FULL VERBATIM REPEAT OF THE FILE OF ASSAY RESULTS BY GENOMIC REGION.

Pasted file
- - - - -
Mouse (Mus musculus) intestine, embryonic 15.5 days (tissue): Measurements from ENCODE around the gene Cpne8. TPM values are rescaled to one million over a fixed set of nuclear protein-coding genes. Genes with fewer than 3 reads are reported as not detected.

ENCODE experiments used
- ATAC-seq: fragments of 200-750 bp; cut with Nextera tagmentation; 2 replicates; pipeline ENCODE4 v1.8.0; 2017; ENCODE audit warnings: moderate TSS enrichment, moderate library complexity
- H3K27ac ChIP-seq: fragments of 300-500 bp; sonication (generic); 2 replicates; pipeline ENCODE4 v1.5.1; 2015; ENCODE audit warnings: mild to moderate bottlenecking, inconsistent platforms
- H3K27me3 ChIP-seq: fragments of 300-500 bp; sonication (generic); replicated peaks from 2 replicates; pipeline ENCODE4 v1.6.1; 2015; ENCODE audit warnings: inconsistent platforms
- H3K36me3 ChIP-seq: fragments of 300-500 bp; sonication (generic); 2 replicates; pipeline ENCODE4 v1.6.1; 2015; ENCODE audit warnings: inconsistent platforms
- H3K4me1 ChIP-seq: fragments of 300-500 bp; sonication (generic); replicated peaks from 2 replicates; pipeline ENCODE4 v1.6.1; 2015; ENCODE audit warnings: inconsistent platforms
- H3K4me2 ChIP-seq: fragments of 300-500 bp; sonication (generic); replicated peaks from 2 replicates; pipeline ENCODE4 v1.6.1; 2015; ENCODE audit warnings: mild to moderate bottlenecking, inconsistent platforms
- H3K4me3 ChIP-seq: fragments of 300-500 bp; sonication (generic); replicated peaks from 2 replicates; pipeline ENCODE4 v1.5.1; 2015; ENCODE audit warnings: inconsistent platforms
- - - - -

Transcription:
Mouse (Mus musculus) intestine, embryonic 15.5 days (tissue): Measurements from ENCODE around the gene Cpne8. TPM values are rescaled to one million over a fixed set of nuclear protein-coding genes. Genes with fewer than 3 reads are reported as not detected.

ENCODE experiments used
- ATAC-seq: fragments of 200-750 bp; cut with Nextera tagmentation; 2 replicates; pipeline ENCODE4 v1.8.0; 2017; ENCODE audit warnings: moderate TSS enrichment, moderate library complexity
- H3K27ac ChIP-seq: fragments of 300-500 bp; sonication (generic); 2 replicates; pipeline ENCODE4 v1.5.1; 2015; ENCODE audit warnings: mild to moderate bottlenecking, inconsistent platforms
- H3K27me3 ChIP-seq: fragments of 300-500 bp; sonication (generic); replicated peaks from 2 replicates; pipeline ENCODE4 v1.6.1; 2015; ENCODE audit warnings: inconsistent platforms
- H3K36me3 ChIP-seq: fragments of 300-500 bp; sonication (generic); 2 replicates; pipeline ENCODE4 v1.6.1; 2015; ENCODE audit warnings: inconsistent platforms
- H3K4me1 ChIP-seq: fragments of 300-500 bp; sonication (generic); replicated peaks from 2 replicates; pipeline ENCODE4 v1.6.1; 2015; ENCODE audit warnings: inconsistent platforms
- H3K4me2 ChIP-seq: fragments of 300-500 bp; sonication (generic); replicated peaks from 2 replicates; pipeline ENCODE4 v1.6.1; 2015; ENCODE audit warnings: mild to moderate bottlenecking, inconsistent platforms
- H3K4me3 ChIP-seq: fragments of 300-500 bp; sonication (generic); replicated peaks from 2 replicates; pipeline ENCODE4 v1.5.1; 2015; ENCODE audit warnings: inconsistent platforms